Licensing explanation


I’m not a lawyer — I don’t even play one on TV — but here’s a summary of how I managed to confuse myself, and others who read the small print, with XML::Writer.

David Megginson’s original license for XML::Writer is brief: “No warranty. Commercial and non-commercial use freely permitted.” It’s been there at the head of the code since the first release in 1999. It allows any use, without even the obligation to redistribute under the same license.

Placing something you’ve created in the public domain is not generally possible, so a liberal licence is the best available option.

(It also carried the “under the same terms as Perl itself” license in its README. Under the circumstances, this was a more restrictive license than the main one: a fairly redundant form of dual licensing.)

For the next nine years, and three maintainers, it included the same text. However, it’s not OSI-approved, nor is it likely to be: licence-tracking systems (e.g., META.yaml’s license field) won’t know about it. So, at the end of 2008 I switched to the MIT licence. This permits any use with the requirement that the same notice is included in any copies.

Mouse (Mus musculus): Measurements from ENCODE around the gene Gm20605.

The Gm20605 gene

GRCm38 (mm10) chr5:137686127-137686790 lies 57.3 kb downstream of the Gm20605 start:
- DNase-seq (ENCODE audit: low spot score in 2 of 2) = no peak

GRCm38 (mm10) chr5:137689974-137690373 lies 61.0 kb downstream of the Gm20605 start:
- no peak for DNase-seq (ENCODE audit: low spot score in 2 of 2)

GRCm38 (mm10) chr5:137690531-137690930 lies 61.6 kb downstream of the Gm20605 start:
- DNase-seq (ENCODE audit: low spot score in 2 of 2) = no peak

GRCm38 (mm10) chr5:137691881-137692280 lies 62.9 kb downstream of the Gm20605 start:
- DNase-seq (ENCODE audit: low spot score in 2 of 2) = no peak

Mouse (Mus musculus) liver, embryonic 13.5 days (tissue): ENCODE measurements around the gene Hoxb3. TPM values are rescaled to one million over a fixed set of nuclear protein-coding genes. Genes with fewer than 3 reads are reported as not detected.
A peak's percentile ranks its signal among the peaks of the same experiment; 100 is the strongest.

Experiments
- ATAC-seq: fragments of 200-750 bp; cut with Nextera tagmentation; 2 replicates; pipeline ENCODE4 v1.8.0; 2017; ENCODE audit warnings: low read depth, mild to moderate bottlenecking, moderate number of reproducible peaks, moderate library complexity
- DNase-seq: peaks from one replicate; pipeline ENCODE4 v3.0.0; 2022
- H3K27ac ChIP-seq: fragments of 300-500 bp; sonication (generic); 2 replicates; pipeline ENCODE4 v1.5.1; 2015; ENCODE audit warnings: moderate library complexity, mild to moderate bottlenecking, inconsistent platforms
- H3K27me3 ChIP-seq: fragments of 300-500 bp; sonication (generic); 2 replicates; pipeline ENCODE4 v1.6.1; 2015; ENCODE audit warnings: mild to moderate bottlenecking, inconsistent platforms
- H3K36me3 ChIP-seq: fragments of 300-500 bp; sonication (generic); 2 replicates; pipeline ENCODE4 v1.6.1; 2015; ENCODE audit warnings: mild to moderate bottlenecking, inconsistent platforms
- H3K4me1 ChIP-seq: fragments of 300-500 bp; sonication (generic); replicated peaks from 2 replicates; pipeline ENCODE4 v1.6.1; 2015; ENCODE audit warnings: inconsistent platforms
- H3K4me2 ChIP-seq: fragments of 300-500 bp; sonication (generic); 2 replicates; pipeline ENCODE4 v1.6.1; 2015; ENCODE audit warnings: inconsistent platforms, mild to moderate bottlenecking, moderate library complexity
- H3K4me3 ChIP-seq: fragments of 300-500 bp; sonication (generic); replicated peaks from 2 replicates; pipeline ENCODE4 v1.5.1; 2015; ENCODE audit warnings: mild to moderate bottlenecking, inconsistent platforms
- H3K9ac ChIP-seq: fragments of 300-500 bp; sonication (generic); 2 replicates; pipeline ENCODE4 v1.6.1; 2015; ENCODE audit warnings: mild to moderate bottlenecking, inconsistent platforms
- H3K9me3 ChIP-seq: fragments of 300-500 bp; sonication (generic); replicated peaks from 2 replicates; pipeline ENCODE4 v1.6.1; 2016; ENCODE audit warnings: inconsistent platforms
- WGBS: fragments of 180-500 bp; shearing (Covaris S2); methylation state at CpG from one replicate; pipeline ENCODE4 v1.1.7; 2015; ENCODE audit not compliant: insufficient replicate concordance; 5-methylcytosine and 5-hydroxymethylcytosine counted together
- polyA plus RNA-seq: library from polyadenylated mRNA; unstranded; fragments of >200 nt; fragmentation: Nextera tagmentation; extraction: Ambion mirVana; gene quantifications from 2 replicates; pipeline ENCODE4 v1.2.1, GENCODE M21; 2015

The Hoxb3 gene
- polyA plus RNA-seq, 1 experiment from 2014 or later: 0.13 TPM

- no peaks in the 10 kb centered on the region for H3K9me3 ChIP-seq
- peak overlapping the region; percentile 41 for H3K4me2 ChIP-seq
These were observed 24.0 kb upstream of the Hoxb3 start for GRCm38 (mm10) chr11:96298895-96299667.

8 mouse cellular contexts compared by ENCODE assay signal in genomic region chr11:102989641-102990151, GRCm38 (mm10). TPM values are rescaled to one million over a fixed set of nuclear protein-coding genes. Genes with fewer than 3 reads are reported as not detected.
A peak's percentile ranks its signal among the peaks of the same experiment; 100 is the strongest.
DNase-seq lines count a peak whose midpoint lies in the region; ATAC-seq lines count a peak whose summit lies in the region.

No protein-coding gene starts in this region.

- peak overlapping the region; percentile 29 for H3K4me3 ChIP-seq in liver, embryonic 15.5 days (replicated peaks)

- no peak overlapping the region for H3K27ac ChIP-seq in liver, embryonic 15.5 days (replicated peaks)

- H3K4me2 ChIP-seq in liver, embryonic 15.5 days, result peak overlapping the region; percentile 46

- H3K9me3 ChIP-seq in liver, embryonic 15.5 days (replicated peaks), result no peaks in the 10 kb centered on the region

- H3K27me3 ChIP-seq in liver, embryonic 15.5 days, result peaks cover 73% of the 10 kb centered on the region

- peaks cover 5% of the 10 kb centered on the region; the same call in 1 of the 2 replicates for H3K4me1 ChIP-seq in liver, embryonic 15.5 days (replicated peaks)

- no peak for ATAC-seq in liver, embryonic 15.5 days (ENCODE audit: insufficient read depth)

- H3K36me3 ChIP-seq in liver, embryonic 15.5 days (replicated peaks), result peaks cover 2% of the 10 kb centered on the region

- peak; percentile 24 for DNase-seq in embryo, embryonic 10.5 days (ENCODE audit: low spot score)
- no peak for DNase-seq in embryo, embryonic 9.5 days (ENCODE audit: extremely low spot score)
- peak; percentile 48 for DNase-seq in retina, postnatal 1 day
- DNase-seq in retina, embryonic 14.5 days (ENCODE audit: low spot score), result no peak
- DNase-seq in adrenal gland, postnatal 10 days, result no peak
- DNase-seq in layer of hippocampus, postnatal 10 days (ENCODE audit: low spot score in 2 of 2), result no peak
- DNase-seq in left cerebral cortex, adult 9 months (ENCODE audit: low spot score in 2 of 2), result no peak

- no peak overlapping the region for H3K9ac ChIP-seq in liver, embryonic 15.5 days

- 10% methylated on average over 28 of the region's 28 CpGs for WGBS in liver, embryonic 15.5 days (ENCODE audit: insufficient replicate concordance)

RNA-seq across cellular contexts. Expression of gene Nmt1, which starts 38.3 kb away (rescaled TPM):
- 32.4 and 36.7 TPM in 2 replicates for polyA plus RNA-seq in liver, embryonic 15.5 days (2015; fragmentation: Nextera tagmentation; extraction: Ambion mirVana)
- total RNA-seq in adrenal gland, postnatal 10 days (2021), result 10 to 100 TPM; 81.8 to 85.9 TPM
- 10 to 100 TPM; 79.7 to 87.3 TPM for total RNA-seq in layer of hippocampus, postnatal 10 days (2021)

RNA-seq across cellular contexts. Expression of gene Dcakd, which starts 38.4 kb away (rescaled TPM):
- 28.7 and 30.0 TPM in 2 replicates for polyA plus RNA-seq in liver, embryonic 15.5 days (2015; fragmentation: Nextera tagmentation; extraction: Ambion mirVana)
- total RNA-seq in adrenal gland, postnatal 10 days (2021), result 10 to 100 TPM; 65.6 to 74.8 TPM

When I got a question a year later about commercial use and some licence inconsistencies, I was concerned. Amongst my mistakes, I didn’t include the MIT notice in the source text, left in the ‘same terms as Perl’ remark and declared it as GPL on its source hosting site. Not ideal.

The first step was to create a clear history, hence the migration to Git. I then confirmed with all contributors that they placed their work under the original license along with its ‘anything permitted’ interpretation.

Thanks; almost everyone immediately confirmed. (Update: as of 2010-07, all contributors have given permission.)

As part of the resolution, I decided to respect David’s choice of licence and to remove the ‘same terms as Perl’ notice to avoid confusion. This allows anyone receiving the code to combine it with any license they wish, including simply putting it under the MIT license themselves.

So, there’s the current state: do anything, with a public history if you need an audit. I learned a lot more about licensing and hopefully managed to resolve any inconvenience that I caused.

Update, 2010-04-22:

After the reversion, debian-legal had this suggestion for a licence that does exactly what I want and addresses their concerns:

Redistribution and use in source and compiled forms, with or without modification, are permitted under any circumstances. No warranty.

I like it. Final change?

(Music: TV On The Radio, “DLZ”)
(More from this year, or the front page? [K])